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UK AIDS Memorial Quilt on display at St Paul's Cathedral

First public showing in 20 years - 23 November 2016

For the first time in 20 years the UK AIDS Memorial Quilt, was on public display - here at St Paul's on 23 November 2016.

This irreplaceable piece of international social history tells the stories of more than 300 people  lost to the early HIV and AIDS epidemic of the 1980’s and 90’s. 

See images of the UK AIDS Memorial Quilt event with David Furnish and Jay Rayner

Revd Canon Philippa Boardman, St Paul's Treasurer, said: “We warmly welcome the display of the UK AIDS Memorial quilt at the Cathedral. Behind each panel is a profoundly moving story of the courage of each person who died in the early years of HIV/AIDS in this country, and the enduring love of partners, families and friends who continue to remember them.

"As we honour their memory, may we continue to work and pray for those worldwide living with HIV/AIDS today, for their right to treatment and care, dignity and respect.”

Read the Terence Higgins Trust new item of the UK AIDS Memorial Quilt event, with words from Sir Elton John, Jay Rayner, and Dr Gill Brigg's moving story of making a quilt for a school friend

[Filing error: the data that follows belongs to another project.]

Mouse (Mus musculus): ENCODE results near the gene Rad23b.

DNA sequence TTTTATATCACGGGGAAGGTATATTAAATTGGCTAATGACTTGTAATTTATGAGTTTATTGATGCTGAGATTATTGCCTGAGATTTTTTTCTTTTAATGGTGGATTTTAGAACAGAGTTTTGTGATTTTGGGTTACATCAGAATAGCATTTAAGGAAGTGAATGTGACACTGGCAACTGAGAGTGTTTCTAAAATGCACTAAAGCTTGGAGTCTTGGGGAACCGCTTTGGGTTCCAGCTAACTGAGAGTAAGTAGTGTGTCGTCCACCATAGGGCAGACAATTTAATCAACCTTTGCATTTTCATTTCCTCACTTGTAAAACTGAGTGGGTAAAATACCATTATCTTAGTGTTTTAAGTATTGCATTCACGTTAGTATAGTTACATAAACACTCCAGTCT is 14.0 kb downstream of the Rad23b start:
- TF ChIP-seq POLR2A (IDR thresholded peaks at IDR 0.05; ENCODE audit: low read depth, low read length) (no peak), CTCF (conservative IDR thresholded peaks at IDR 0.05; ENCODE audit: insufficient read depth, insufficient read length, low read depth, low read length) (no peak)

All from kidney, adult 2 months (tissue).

The quilt comprises 48 twelve foot by twelve foot panels, each containing up to 8 smaller panels. Each panel is approximately 4m sq. Every individual panel commemorates someone who died of AIDS and has been lovingly made by friends, lovers or family - many panels are accompanied by emotive testimonials, photos and personal documents telling the story behind the panel.

Amongst the lives remembered are writer Bruce Chatwinartist/film maker Derek Jarmanactor Ian Charleson and photographer Robert Mapplethorpe

Designers involved in the creation of the Quilt include Vivienne Westwood and Rifat Ozbek. 

The UK AIDS Memorial Quilt Conservation Partnership is made up of the following UK HIV charities:

They want to raise awareness of the continuing battle against HIV and AIDS. More people are now living with the condition than ever before and although medical advances in the last 30 years mean that, if diagnosed in time, most people infected will be able to live a full life, societal attitudes have not kept pace and HIV related stigma and discrimination are still far too common.

They also want to raise awareness of a project to conserve the Quilt, some of which is in poor condition., aiming to raise funds to fully restore it, find a suitable permanent home for its storage and display parts of it to educate and inform future generations of its historical importance.